[livejournal.com profile] writers_muses - 35.1.D - Never Supposed to Find Out (Intro)

May. 7th, 2008 07:21 pm
sekhmet_mrytamn: (candlelight)
[personal profile] sekhmet_mrytamn
We were never supposed to have found out about the poison; not, it is, until it was too late. I certainly was not intended to know.


Is it any wonder since that day I have always hated most Romans? That harlot, once my friend, had added insult to injury enough by enticing my royal husband to take her to his sleeping couch. That was just the beginning of the trouble. She was, in those days of her return to Egypt, too proud, believing that her boundless promiscuities somehow made her equal to any of his wives or concubines. Caelum Valeria Messalina, claimed noble blood and it was true that she was my friend If I had only known what mission she had been sent on, friend or no, I would have had her hacked to bits and fed to the palace lions.



The marriage of my husband, Per'aa Tjeti Amenhotep I, (Life, prosperity and health upon him!) to his niece, the Princess Ashere, was a political consideration. Like any other Egyptian royal wedding, though not a religious event, it was a social celebration greater than any other pageant in Waset since the Inundation. The air was heavy with perfumes of lotus, rose, frankincense, myrrh and endless spices. Everything with the Court glittered with the gold and semi-precious gems and laquered black ebony. Silks form the East, mostly from Bharat and the finest linens of Egypt were in profusion. The world is an infinitely paler place now compared to then. Not since that time has the pain of colour been so acute. I had personally overseen every detail, every spice that garinshed every dish that was to be served, as well as every pillow on each divan near each table in the place central hall. Of course, I had been foolish enough to accept when my friend, Messalina had offered her own slaves for they were wine bearers and cooks of unsurpassed skill and knew well our traditional fare.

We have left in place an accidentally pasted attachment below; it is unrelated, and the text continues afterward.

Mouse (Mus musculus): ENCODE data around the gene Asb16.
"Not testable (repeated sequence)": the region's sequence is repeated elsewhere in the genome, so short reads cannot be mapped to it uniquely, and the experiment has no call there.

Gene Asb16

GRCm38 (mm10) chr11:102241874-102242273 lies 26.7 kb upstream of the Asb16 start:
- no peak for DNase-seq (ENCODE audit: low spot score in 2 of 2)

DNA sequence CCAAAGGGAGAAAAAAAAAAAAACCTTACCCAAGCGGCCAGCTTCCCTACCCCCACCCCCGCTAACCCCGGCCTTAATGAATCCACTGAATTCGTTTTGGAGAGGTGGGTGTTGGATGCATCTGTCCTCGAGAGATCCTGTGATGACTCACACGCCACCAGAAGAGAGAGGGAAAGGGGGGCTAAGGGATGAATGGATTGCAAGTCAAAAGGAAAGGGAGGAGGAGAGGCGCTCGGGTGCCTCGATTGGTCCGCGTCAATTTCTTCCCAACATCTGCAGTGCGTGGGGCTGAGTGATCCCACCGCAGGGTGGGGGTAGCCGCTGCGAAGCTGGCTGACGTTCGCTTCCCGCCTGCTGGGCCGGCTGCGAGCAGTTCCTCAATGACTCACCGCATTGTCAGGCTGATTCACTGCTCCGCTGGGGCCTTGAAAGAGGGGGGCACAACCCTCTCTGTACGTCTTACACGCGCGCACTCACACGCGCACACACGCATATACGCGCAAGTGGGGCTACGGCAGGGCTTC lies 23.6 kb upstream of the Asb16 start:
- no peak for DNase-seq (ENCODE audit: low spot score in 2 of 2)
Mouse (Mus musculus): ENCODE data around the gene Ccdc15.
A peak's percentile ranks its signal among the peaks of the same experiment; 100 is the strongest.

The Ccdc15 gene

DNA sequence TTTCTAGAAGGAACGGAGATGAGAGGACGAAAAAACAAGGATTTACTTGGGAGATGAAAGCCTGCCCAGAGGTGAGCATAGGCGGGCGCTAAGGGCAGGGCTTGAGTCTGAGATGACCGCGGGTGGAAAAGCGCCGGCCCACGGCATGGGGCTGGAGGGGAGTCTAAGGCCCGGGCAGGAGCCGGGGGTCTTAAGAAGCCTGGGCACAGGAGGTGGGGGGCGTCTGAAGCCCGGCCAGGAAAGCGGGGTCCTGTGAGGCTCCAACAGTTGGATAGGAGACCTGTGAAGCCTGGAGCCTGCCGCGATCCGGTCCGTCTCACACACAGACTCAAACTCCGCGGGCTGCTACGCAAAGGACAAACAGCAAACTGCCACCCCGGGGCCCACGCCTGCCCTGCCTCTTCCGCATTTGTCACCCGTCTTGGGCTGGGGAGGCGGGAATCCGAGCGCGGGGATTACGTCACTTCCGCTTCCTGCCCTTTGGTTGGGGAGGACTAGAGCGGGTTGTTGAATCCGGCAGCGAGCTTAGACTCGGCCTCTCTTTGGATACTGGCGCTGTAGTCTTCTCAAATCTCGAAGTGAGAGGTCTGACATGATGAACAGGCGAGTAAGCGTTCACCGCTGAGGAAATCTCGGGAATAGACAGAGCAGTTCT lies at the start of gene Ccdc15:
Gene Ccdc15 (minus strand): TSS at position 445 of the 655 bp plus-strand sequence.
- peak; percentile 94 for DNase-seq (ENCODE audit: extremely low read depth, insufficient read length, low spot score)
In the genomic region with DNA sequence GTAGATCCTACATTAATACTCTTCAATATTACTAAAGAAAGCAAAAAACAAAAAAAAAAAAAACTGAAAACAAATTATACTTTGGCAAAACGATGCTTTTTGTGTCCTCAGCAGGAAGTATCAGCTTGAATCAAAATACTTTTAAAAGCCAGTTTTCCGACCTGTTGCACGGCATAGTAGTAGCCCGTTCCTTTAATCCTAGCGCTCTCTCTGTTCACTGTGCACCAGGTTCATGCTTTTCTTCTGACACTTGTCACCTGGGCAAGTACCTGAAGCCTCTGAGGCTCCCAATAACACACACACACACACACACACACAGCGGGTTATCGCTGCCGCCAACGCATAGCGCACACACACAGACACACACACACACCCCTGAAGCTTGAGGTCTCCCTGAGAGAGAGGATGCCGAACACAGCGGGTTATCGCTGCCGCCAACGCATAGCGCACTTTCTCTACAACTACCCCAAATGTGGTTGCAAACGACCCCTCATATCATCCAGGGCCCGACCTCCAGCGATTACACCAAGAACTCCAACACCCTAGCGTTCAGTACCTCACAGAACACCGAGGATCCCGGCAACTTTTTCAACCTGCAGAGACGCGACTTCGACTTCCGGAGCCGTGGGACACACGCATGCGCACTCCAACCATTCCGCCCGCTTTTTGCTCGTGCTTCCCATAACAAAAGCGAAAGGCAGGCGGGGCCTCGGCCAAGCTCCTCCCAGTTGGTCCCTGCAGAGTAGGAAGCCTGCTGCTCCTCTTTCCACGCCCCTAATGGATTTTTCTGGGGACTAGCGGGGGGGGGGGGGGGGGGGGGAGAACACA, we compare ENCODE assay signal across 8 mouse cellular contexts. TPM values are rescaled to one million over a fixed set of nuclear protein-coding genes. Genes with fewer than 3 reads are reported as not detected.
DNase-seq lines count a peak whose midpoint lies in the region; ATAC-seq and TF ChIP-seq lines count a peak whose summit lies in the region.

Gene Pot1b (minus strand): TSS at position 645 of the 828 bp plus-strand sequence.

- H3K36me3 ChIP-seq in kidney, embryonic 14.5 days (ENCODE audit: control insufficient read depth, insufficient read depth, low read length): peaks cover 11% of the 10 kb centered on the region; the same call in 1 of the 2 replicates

MY husband was a powerful presence in that room that night. Even without most of his kingly regalia,Tjeti could be recognised as King. The air between he and I was strained, even though the entire matter of taking Ashere to wife had been my own idea. Politics made it necessary, I will maintain that stance even now; in spite of the judgement of modern scholars on the matter. But in spite of his new bride, it was I who was sitting in the place of foremost honour next Tjeti. I was dressed in cloth of gold, the vulture crown and double plumes sat atop the plaits of my hair that had been braided with gold and ruby beads. As my hand settled around the lotus sceptre that bobbed an tincled softly like wind chimes, I watched Messalina's slaves weave in and out of the crowd of people. Messalina was on the side of the room, nursing a fig, her arms clutched tight against her midsection as she spoke softly with the chief physician Itet. I thought nothing of it, they were friends. We were friends, all of us, and so the Roman woman's behaviour was the first thing that stuck out in my mind even as all of the guests feasted heartily and laughed with great amusement amongst themselves.


Tjeti almost spilled a second serving of the full-bodied red wine from Dashur upon his fine white wedding kilt. It was then that I tasted it. The savin mingled with honey that had been used to sweeten the wine, no doubt it was honey that been made from the pollen of oleander was almost imperceptible except to someone who is themselves a physician or a poisoner. I had taken but my first sip, but I knew that it was too late for Tjeti - or anyone else who had drunk the lethal elixir. My eyes caught Messalina's and Itet's and they both watched. I glanced to the doorway, somehow, oddly, there were no guards. How had it happened? I glanced again at Tjeti and then back at the two conspiring blackbirds in the corner. I reached for my husband's hand and squeezed it. He squeezed mine in return and then gave me a small smile. It would all be over soon. I raised my alabaster cup slightly in the direction of my two 'friends' and drank deeply. By the look in her eyes and the way that her face blanched, I was certain Messalina had gathered that I knew that we had all been poisoned. I did not want to continue my life without Tjeti. How could I?